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A Simplistic Artificial Intelligence

At BetaNewsRobert X. Cringely writes [1] that fifty years ago attempts to create artificial intelligence (AI) failed because there was not enough “processing power” to do it: “But thanks to Map Reduce and the cloud we have more than enough computing power to do AI today.”

At The Washington Post, Dominic Basulto tells us that AI is “the next big thing” for Silicon Valley start-ups [2]. Not only will it be created, it will be done so easily and cheaply:

AI will move from something that took tens of millions of dollars and thousands of people to create, to something that takes tens of thousands of dollars and can be created by a group of kids after an all-night Red Bull session. When they do, then we’ll know that visionaries like Erik Brynjolfsson and Andrew McAfee were right – we are entering the dawn of the age of artificial intelligence.

As Alan Jacobs [3] and Fredrik deBoer have pointed out, these facile visions of AI being created by processing power simply assume that intelligence is a matter of data. It’s not. DeBoer [4]:

The problem with AI is that we don’t really know what the problem is, or agree with what success would look like. With your cellphone (or any number of similar rapidly-improving technologies) we are perfectly aware of what constitutes success, and we know pretty well how to improve them. With AI, defining the questions remains a major task, and success a major disagreement. That is fundamentally different from issues like increasing processor power, squeezing more pixels onto a screen, or speeding up wireless internet. Failing to see that difference is massively unhelpful.

If people want to reflect meaningfully on this issue, they should start with the central controversy in artificial intelligence: probabilistic vs. cognitive models of intelligence.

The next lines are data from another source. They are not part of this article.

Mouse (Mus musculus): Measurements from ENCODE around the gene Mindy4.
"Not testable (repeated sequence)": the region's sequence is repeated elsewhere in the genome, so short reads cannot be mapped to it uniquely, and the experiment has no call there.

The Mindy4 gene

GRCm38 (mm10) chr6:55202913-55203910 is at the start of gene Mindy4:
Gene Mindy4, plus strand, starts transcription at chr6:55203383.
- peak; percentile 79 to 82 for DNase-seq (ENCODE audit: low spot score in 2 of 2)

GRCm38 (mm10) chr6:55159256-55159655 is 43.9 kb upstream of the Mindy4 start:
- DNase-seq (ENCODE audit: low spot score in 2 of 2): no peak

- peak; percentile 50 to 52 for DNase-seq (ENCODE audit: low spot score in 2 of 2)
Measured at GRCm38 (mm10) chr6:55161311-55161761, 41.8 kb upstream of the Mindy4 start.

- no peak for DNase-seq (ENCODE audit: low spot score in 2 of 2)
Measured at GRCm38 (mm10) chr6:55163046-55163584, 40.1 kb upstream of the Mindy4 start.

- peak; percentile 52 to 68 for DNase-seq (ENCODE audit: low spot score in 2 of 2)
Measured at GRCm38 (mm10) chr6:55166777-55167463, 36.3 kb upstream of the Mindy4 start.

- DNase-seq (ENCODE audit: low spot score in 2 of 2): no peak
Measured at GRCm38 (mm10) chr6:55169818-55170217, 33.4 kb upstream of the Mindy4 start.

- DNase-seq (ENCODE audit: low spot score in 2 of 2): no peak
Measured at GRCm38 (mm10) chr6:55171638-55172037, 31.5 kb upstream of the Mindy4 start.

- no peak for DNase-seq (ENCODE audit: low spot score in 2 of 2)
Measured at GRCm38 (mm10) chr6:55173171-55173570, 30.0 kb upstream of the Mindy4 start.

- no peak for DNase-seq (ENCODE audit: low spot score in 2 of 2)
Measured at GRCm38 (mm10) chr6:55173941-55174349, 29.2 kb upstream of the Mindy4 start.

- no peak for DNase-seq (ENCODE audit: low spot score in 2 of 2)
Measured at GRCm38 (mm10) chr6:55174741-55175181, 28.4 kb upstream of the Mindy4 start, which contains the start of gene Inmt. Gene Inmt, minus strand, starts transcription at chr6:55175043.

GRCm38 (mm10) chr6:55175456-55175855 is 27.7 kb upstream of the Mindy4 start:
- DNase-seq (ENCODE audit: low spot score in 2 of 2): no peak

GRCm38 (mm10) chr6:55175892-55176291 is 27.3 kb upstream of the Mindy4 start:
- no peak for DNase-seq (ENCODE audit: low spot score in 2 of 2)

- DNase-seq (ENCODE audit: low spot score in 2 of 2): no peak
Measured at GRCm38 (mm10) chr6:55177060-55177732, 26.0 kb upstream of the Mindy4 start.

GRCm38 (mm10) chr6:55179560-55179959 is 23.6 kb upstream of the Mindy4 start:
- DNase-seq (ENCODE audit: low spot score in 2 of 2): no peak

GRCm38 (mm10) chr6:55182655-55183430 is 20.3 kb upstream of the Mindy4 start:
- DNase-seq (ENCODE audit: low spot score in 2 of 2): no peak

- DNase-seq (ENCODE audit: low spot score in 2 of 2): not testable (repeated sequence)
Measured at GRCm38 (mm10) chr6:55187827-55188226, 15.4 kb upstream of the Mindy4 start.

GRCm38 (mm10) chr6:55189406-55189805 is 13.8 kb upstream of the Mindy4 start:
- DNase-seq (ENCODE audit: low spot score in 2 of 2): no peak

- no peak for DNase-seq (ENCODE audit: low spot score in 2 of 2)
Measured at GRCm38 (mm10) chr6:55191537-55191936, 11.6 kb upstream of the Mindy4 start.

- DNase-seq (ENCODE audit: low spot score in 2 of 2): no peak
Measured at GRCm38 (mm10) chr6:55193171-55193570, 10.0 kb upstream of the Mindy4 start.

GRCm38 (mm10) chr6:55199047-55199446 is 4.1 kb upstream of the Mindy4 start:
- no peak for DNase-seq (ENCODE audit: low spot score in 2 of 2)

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3 Comments To "A Simplistic Artificial Intelligence"

#1 Comment By Michael Guarino On April 21, 2014 @ 4:42 am

When I was in college and interested in AI research, I remember talking with a classmate about some of the software trying to pass the Turing test. Apparently, the best candidate he heard of basically responded to any query like a total asshole, which is a pretty thorough indictment of the predictability of assholes. It could be apocryphal, but I think it is a very good way of charting the minimal progress of the old understanding of AI, software that can interact with natural language like a human.

Also, the enthusiasm with cloud computing is a distraction here. The cloud gives parallelism, but that is not necessarily going to be a win. Areas like computer vision still need significant boosts in latency to be anywhere near where a comprehensive AI needs to be, and throwing everything in the cloud is not going to help you. An Amazon EC2 instance is worse than a laptop for that sort of processing. Add wire latency, and it is basically the stupidest solution. But please, let the journalists have their fun.

#2 Comment By SDS On April 21, 2014 @ 10:11 am

Without the corresponding level of artificial wisdom; AI will prove to be our worst nightmare….

#3 Comment By HeartRight On April 21, 2014 @ 5:19 pm

‘SDS says:
April 21, 2014 at 10:11 am

Without the corresponding level of artificial wisdom; AI will prove to be our worst nightmare….’

Agreed. So this computer meets Ayn Rand, and gives a whole new meaning to Object Oriented Programming.